The end of Free Movement will undoubtedly cause major headaches to clubs looking to compete with the likes of Juventus, PSG and other European heavyweights. Under the proposed system, EEA-players will be required to apply for a work permit, with only a minority being eligible for automatic clearance on the basis of international appearances.
For established stars, this might not be a problem, but for teams outside the Big Six, it means trouble. Neither Riyad Mahrez nor N’Golo Kanté would have ended up at Leicester, for example, under these criteria. Aside from international caps, the FA will judge a player’s eligibility on their salary, transfer fee, and recent playing history. In 2016, the BBC calculated that 332 professionals in the English and Scottish top flights would have failed to meet these demands.
A THREAT TO YOUTH
Should players be refused a permit, they can appeal to an Exceptions Panel. However, this clearly disadvantages younger Academy-age prospects. Under the new rules, it is unlikely we will see another Cesc Fábregas join the league, as he did in 2003 from the Barcelona youth system. As a member of the EU, British clubs can currently poach any EEA-born player aged 16-18 from an EEA club. When those same players are subject to the new rules, it will be harder, if not impossible, to sign them.
FOOTBALLERS ABROAD AND MANAGERS
The breakthrough of Jadon Sancho has shone a light on the many British players currently playing in the Bundesliga, as well as elsewhere on the continent. In the future, it may well be harder for the likes of Sancho, Reiss Nelson and Reece Oxford to advance their careers away from England.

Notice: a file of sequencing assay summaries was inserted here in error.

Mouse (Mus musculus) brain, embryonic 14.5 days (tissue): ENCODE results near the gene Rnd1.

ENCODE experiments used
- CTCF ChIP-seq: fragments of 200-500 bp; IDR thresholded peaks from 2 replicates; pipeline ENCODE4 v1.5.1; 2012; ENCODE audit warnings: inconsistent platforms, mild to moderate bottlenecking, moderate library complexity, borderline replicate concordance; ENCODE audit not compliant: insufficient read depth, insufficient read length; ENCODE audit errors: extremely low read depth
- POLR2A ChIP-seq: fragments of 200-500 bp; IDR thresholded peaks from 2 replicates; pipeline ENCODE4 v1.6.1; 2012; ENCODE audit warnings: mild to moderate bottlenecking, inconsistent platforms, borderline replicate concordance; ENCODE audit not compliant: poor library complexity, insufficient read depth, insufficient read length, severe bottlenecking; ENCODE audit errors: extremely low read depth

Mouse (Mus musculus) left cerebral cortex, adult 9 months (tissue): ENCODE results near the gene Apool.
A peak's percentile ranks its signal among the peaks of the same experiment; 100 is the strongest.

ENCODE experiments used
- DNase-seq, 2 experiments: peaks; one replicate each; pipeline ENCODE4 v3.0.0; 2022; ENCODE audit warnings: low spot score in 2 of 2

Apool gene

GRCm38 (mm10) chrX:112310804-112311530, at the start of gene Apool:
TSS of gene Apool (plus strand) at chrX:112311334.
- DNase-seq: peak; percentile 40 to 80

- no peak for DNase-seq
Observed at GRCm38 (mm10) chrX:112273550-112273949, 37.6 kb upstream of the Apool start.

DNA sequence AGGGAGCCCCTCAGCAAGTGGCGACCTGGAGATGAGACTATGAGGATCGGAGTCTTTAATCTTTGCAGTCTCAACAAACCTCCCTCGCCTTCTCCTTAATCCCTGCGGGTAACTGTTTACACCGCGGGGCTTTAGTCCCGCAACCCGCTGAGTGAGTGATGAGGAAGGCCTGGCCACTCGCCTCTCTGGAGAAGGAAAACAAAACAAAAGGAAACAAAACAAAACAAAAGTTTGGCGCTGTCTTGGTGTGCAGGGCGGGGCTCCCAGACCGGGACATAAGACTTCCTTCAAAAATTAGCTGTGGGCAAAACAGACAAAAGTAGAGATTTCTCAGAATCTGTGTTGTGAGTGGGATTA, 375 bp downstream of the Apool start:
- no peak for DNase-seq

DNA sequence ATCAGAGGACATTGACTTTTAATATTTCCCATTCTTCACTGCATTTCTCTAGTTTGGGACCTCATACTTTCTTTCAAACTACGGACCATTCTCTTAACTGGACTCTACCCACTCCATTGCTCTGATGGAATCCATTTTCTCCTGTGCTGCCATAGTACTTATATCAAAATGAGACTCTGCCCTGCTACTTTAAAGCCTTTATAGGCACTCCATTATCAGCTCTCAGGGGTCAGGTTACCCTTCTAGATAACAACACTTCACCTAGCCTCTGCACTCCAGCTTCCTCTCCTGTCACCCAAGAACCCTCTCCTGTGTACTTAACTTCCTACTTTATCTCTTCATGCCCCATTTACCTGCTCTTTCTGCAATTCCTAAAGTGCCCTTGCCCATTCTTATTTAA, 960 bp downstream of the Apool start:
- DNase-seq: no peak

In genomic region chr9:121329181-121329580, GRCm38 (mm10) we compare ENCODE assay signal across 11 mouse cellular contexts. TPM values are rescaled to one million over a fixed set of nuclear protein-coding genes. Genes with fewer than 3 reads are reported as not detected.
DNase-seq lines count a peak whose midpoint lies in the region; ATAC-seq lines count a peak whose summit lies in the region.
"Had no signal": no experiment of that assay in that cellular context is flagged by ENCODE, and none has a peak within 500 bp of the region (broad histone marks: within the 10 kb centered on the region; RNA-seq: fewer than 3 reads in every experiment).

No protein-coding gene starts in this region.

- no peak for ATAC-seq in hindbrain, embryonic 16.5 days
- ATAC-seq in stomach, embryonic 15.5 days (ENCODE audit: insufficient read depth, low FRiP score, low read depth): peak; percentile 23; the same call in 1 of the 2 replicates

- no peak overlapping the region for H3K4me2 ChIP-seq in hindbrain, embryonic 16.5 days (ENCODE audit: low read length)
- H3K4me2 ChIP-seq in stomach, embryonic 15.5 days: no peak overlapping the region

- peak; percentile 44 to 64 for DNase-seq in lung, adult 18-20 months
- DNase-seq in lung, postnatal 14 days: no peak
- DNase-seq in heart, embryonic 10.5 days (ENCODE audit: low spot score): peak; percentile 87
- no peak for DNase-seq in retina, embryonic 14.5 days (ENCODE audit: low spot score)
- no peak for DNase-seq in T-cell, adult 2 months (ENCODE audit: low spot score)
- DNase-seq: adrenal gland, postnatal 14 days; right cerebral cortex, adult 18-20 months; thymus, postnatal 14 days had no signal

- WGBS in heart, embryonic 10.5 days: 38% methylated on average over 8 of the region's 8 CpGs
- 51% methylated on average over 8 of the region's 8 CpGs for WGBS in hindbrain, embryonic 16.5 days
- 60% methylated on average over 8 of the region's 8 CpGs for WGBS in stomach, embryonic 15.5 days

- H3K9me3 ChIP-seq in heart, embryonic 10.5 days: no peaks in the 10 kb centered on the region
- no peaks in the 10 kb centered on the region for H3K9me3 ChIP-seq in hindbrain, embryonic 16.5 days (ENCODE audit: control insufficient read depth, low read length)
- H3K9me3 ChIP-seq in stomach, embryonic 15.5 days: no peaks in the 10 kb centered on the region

Managers too are affected. The current head coaches of Manchester City, Liverpool and Arsenal – Pep Guardiola, Jürgen Klopp and Unai Emery, respectively – are all European-born and hence do not currently require a work permit. As bureaucracy increases, a managing or coaching job in the UK becomes decidedly less attractive, posing recruitment problems at every level. This season, 14 out of the 20 clubs in the Premier League have foreign-born managers.
A WEAKENED LEAGUE
Confusion over Brexit has already harmed the British economy, and this in turn has affected our football clubs’ ability to compete in the global market. Mike Garlick, Chairman of Burnley, has said that Brexit “threatens to make the widening inequality gap in our top division even worse.” The Home Office, meanwhile, have revised their definition of a “Professional Sportsperson” for Sports Visa UK applications twice already this year, sparking fears the stricter requirements will eventually harm the grassroots.
Taken as a whole, the future of football in Britain appears challenging. The sport’s failure to eradicate racism, along with the many challenges posed by Britain’s exit from the EU, potentially threaten the Premier League’s status as the most competitive and highest valued in the world. There will have to be a clear strategy in place and concerted effort by all parties if football in the UK is to continue to thrive on the world stage.
This article has been written by Phil Nash who is a content writer and correspondent for the Immigration Advice Service – an organisation of leading UK immigration lawyers.